The May 5 shutdown of ABS-CBN, the Philippines’ largest broadcaster, by the government of President Rodrigo Duterte couldn’t have happened at a worse time.
At 7:46 pm, the network, which had been served a cease and desist order by the National Telecommunications Commission earlier in the day, signed off.
Just like that, as they battled a deadly pandemic, the Filipino people lost a major source of information, as well as entertainment to ward off enforced homestays. More worrisome, in places where ABS-CBN is the only free TV channel they can access, residents there have been literally deprived of information.
Of course, amid job losses as businesses take major hits, 11,000 employees found themselves in dire straits.
And because community quarantines were in place the capital and most everywhere else, people could not take to the streets in protest as they certainly would, had there been no health crisis.
As things are turning out, that was just the start.
On May 8, an inter-agency task force supposed to synchronize efforts to fight communist rebels mounted a black propaganda campaign on social media against ABS-CBN, justifying the shutdown of the network with arguments that included half-truths and outright lied, and Rappler CEO Maria Ressa, accusing her of spreading fake news for calling the network’s closure an assault on press freedom and blaming these on President Rodrigo Duterte.
That an anti-insurgency task force, which has also accused the National Union of Journalists of the Philippines of being a rebel “front organization,” now targets a broadcaster and journalist who have earned the ire of the commander-in-chief is nothing if not scary.
After all, the Philippines continues to be one of the deadliest countries for journalists. In fact, about an hour after ABS-CBN signed off, gunmen shot dead radio reporter Cornelio Pepino as he headed home after hosting his program in the central Philippine city of Dumaguete. He was the third journalist murdered there in as many years, the 16th under Duterte, and the 186th since 1986.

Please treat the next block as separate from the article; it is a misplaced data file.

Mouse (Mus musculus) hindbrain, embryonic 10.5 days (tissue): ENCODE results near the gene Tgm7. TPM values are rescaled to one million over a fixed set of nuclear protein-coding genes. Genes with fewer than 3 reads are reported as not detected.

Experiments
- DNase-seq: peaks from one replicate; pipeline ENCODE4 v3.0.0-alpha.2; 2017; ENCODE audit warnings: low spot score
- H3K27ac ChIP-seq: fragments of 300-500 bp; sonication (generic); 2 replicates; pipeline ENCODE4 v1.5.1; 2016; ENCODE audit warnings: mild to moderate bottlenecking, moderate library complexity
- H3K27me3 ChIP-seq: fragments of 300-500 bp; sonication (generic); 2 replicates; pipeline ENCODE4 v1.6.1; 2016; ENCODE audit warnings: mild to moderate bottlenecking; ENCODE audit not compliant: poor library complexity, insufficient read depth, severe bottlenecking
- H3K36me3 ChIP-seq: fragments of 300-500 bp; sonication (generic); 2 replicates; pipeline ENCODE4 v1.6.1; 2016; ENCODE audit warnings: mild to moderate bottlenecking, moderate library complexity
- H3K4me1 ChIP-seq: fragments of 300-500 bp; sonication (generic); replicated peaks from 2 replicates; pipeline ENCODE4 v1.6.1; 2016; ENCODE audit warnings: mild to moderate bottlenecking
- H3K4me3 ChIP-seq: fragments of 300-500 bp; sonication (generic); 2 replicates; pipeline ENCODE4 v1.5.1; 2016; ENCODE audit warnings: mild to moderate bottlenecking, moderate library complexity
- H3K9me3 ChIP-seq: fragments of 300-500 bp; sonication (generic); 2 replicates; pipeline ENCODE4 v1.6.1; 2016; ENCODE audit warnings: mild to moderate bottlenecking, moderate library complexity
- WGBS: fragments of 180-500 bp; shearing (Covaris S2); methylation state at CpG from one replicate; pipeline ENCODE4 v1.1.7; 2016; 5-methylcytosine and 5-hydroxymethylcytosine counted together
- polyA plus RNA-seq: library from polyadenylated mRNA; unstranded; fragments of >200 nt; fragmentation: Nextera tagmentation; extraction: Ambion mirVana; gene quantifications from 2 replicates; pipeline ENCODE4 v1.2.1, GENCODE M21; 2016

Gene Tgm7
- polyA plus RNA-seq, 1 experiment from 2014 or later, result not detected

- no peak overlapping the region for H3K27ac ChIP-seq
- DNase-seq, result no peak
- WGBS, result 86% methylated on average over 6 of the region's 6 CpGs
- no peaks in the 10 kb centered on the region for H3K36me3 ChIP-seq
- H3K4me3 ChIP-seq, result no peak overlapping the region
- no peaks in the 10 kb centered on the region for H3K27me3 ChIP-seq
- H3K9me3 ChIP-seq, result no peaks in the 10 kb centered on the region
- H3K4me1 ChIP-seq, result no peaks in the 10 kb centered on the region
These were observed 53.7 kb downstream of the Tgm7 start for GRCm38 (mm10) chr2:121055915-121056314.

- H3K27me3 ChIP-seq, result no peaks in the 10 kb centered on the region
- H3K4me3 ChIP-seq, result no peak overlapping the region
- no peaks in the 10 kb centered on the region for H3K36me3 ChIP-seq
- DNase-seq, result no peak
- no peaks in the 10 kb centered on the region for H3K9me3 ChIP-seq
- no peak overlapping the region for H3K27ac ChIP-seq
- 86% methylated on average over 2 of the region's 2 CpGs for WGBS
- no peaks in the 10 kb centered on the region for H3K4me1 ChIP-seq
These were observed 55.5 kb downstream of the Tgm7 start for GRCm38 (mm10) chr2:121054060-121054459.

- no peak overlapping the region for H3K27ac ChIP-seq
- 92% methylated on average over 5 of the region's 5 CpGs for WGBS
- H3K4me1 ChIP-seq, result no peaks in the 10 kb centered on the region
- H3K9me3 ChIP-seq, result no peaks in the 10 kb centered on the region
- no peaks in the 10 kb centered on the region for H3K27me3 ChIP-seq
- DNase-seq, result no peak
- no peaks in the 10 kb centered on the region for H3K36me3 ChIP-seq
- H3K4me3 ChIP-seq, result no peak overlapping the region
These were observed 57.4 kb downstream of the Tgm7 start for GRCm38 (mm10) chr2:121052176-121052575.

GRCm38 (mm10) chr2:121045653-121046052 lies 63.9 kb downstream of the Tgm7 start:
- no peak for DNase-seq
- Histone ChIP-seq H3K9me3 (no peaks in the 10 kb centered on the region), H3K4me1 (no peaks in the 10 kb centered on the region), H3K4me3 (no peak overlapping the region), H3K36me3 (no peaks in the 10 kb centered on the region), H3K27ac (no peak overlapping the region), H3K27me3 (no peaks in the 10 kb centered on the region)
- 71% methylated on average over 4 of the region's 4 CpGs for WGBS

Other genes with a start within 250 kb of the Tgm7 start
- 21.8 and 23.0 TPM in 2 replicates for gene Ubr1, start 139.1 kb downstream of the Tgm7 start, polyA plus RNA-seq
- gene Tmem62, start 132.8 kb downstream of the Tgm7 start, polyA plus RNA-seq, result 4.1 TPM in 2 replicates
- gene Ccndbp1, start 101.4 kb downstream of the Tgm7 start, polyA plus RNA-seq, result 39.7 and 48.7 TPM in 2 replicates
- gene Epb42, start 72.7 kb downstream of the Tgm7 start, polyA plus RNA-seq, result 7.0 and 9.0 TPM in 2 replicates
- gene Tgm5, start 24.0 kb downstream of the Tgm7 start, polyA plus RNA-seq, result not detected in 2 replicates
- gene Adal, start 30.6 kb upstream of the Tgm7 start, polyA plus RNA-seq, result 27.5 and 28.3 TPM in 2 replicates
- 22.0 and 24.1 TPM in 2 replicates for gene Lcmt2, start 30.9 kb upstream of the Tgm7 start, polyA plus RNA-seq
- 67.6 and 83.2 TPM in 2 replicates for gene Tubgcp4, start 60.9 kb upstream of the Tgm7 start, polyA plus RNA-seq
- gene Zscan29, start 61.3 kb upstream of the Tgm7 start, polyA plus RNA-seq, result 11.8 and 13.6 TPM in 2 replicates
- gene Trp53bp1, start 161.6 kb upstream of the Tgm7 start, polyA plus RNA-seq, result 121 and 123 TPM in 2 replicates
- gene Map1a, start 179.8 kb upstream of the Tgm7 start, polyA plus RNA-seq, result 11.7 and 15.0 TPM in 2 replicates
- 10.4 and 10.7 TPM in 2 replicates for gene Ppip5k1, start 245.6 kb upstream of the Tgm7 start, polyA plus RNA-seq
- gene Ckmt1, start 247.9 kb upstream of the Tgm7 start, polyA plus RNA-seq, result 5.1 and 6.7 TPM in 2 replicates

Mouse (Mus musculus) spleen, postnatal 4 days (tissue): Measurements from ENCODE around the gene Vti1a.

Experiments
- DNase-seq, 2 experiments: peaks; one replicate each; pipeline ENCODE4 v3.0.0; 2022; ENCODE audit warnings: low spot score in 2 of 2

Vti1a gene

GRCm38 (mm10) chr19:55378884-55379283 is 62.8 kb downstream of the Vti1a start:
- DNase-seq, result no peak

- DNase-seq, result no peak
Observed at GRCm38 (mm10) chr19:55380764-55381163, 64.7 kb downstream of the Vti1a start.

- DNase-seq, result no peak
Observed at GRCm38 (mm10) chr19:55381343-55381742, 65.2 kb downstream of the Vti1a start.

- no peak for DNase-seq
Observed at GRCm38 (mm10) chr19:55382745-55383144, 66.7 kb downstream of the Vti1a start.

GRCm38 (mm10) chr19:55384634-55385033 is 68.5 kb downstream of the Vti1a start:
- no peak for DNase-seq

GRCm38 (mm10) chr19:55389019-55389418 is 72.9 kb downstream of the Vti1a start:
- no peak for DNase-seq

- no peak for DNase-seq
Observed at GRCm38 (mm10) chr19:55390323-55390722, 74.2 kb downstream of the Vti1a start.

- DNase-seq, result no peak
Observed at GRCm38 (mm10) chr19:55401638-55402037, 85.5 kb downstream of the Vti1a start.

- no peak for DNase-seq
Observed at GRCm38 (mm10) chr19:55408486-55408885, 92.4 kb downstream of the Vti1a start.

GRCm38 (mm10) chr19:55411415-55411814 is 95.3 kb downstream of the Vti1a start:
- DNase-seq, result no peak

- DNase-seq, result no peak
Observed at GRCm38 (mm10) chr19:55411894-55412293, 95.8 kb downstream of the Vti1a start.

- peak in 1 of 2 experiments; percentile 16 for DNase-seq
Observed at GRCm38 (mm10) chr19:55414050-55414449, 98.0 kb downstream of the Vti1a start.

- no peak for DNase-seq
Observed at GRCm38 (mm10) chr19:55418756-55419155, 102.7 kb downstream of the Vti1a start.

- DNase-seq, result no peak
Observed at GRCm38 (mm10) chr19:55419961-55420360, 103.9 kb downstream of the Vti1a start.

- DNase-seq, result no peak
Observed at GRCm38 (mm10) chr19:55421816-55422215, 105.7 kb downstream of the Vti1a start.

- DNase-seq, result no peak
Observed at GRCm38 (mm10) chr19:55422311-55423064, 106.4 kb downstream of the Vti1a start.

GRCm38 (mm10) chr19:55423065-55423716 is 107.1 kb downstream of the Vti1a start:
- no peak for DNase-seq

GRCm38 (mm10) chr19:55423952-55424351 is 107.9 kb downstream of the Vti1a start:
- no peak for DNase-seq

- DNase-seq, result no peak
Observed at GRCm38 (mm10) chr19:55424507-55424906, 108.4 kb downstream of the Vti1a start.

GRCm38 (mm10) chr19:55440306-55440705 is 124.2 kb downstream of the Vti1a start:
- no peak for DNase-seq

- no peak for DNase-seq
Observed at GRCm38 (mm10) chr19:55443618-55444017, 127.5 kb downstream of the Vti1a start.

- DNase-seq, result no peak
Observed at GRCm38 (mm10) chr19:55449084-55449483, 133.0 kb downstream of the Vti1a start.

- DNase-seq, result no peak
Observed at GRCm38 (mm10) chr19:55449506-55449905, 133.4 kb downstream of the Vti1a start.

For many Filipinos who lived through the brutal 14-year dictatorship of Ferdinand Marcos, ABS-CBN’s May 5 signoff was painful déjà vu.
One of the first things Marcos did after he placed the country under martial on September 21, 1972 was to order all media outfits, including ABS-CBN, closed.
As the shock of May 5 turned to outrage, the government and its supporters, including an army of trolls, rolled out their response: “Dura lex, sed lex.” It is harsh, but it is the law.
This was not a press freedom issue, they said. This was government simply enforcing the law.
Wrong. This was government wielding the law as a weapon to silence a critical network. May 5 was the culmination of Duterte’s repeated threats to block the renewal of ABS-CBN’s franchise.
And as the anti-insurgency task force’s attack on ABS-CBN and Maria Ressa indicate, the government may be pulling all stops to go after the critical media and force them into subservience.
But the community of independent Filipino journalists can be expected to stand their ground.
And there is always the lesson of history to look to.
A dictator once shut down the Philippine media. Everyone knows what happened to him.
Nonoy Espina is the chairperson of the National Union of Journalists of the Philippines (NUJP).